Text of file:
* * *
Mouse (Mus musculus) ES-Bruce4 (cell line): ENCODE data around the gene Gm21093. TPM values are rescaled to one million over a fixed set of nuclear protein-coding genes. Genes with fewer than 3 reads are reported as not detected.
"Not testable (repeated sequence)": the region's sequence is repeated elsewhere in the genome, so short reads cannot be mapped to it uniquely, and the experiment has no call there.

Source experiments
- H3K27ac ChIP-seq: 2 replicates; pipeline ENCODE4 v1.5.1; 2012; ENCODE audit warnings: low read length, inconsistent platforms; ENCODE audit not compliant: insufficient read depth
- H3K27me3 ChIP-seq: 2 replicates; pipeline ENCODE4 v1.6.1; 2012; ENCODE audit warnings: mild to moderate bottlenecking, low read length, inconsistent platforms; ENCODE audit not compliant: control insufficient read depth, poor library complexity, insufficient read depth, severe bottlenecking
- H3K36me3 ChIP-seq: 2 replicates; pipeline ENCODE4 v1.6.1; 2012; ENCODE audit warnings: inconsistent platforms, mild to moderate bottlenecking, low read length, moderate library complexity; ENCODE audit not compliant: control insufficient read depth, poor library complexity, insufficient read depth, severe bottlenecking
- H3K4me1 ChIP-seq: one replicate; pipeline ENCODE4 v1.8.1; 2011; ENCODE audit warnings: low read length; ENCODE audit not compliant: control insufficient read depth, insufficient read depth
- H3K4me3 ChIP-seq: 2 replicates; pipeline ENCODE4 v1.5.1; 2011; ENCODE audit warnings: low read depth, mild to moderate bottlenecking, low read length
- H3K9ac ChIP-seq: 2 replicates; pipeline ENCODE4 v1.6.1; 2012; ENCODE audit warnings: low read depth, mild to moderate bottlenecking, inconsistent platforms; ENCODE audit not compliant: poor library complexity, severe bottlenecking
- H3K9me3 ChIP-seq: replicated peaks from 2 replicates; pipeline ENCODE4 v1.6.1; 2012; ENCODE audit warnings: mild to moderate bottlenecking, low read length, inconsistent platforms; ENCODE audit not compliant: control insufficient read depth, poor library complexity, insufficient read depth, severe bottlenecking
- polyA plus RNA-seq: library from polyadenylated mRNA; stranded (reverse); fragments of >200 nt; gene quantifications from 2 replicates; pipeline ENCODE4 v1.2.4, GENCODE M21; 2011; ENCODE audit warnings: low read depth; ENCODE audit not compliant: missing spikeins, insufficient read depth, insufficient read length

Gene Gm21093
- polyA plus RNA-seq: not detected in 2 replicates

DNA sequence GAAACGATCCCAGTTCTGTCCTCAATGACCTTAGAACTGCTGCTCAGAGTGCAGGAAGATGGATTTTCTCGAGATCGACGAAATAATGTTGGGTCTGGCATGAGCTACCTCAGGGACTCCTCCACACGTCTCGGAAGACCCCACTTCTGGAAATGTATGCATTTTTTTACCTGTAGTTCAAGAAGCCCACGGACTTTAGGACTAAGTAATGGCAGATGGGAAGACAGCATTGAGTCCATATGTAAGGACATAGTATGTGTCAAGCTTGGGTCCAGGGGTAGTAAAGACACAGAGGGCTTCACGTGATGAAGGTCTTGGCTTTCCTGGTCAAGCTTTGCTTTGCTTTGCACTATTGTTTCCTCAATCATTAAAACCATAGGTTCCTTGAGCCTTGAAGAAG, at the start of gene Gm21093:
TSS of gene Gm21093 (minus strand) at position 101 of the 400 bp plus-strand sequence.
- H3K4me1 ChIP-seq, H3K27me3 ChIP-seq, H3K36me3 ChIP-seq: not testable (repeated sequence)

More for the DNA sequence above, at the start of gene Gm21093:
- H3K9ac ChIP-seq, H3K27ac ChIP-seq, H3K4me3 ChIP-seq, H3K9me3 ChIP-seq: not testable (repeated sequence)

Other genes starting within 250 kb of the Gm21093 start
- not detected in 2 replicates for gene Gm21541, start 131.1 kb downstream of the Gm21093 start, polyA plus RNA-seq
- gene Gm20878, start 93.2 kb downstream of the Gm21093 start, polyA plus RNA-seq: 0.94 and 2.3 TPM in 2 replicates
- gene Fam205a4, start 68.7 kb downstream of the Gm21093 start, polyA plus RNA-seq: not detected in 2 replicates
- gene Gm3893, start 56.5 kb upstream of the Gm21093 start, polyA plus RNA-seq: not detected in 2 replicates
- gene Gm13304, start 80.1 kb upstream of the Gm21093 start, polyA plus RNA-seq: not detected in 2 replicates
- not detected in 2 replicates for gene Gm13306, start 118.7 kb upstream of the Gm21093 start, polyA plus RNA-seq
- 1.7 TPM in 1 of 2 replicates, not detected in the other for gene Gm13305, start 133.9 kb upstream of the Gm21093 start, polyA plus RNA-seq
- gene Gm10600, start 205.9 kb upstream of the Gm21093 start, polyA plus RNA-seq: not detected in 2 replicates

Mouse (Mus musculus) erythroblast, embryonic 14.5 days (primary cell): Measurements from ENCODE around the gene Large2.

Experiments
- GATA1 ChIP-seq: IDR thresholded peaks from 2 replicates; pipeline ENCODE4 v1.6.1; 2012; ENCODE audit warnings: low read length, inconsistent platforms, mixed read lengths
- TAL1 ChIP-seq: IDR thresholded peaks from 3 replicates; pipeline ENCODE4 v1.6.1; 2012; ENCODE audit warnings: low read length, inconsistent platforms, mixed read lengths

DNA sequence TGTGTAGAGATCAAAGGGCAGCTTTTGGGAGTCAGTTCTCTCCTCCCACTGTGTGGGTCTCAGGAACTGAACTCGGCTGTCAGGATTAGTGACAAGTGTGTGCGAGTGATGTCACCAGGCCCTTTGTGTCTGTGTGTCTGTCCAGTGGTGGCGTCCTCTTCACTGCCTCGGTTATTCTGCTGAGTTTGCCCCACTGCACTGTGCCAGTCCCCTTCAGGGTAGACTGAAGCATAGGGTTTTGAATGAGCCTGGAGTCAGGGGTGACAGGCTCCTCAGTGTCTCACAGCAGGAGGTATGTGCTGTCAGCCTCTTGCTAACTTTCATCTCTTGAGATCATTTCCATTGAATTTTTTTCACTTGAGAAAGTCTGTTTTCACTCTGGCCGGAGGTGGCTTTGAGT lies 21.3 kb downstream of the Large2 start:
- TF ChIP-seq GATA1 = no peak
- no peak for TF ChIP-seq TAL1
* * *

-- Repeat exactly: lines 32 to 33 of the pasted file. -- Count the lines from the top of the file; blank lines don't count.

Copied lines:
DNA sequence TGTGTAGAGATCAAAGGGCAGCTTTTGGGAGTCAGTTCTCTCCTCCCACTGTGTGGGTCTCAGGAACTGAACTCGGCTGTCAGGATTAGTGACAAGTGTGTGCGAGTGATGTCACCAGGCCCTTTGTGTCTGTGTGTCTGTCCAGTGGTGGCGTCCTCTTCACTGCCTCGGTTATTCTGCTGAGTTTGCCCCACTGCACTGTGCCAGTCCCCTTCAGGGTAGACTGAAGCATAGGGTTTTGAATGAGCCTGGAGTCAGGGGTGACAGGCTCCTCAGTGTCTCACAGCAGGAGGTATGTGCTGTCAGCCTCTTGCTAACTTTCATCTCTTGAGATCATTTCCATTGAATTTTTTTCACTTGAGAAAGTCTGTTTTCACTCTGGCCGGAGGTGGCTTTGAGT lies 21.3 kb downstream of the Large2 start:
- TF ChIP-seq GATA1 = no peak